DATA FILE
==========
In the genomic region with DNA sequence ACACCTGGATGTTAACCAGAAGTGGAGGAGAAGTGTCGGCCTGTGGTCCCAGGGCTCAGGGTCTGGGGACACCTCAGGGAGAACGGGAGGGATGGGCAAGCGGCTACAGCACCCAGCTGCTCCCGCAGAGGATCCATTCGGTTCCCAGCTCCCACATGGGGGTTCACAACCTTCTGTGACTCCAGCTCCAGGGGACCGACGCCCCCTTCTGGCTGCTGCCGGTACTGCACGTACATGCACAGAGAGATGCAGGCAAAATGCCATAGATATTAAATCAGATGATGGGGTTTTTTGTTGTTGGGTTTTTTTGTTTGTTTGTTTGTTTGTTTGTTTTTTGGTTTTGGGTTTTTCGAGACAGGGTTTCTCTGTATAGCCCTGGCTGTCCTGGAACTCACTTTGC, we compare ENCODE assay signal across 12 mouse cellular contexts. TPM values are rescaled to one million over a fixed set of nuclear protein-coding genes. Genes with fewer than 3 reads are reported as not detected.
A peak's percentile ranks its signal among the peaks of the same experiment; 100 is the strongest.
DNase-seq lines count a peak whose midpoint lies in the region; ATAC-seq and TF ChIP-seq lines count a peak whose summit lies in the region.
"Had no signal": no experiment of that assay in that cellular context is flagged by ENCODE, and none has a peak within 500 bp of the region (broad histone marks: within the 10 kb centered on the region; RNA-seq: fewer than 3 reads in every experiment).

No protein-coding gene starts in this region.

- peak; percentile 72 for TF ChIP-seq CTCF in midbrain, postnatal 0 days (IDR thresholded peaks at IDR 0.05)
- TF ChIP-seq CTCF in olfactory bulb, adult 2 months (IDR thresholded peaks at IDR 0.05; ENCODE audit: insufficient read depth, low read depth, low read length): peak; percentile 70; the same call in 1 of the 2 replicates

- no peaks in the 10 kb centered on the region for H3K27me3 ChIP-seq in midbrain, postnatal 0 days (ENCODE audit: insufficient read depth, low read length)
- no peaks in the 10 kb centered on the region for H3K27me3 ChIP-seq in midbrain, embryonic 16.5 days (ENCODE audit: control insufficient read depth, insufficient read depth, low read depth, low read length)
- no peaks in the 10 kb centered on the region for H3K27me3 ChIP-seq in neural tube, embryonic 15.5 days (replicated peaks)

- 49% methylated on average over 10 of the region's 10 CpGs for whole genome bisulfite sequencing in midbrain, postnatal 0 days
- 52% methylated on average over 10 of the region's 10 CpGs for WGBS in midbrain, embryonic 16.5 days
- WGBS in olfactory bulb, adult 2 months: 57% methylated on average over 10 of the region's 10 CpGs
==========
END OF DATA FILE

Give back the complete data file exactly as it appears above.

In the genomic region with DNA sequence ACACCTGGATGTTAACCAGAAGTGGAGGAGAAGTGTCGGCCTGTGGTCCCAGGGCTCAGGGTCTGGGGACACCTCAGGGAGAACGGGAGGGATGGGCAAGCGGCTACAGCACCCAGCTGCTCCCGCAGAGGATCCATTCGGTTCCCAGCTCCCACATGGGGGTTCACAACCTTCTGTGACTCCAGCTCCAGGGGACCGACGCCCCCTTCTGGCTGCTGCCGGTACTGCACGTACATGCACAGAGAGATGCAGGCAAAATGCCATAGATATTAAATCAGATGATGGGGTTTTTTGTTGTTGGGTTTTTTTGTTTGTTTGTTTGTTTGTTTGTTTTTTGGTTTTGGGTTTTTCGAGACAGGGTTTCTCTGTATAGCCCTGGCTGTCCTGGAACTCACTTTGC, we compare ENCODE assay signal across 12 mouse cellular contexts. TPM values are rescaled to one million over a fixed set of nuclear protein-coding genes. Genes with fewer than 3 reads are reported as not detected.
A peak's percentile ranks its signal among the peaks of the same experiment; 100 is the strongest.
DNase-seq lines count a peak whose midpoint lies in the region; ATAC-seq and TF ChIP-seq lines count a peak whose summit lies in the region.
"Had no signal": no experiment of that assay in that cellular context is flagged by ENCODE, and none has a peak within 500 bp of the region (broad histone marks: within the 10 kb centered on the region; RNA-seq: fewer than 3 reads in every experiment).

No protein-coding gene starts in this region.

- peak; percentile 72 for TF ChIP-seq CTCF in midbrain, postnatal 0 days (IDR thresholded peaks at IDR 0.05)
- TF ChIP-seq CTCF in olfactory bulb, adult 2 months (IDR thresholded peaks at IDR 0.05; ENCODE audit: insufficient read depth, low read depth, low read length): peak; percentile 70; the same call in 1 of the 2 replicates

- no peaks in the 10 kb centered on the region for H3K27me3 ChIP-seq in midbrain, postnatal 0 days (ENCODE audit: insufficient read depth, low read length)
- no peaks in the 10 kb centered on the region for H3K27me3 ChIP-seq in midbrain, embryonic 16.5 days (ENCODE audit: control insufficient read depth, insufficient read depth, low read depth, low read length)
- no peaks in the 10 kb centered on the region for H3K27me3 ChIP-seq in neural tube, embryonic 15.5 days (replicated peaks)

- 49% methylated on average over 10 of the region's 10 CpGs for whole genome bisulfite sequencing in midbrain, postnatal 0 days
- 52% methylated on average over 10 of the region's 10 CpGs for WGBS in midbrain, embryonic 16.5 days
- WGBS in olfactory bulb, adult 2 months: 57% methylated on average over 10 of the region's 10 CpGs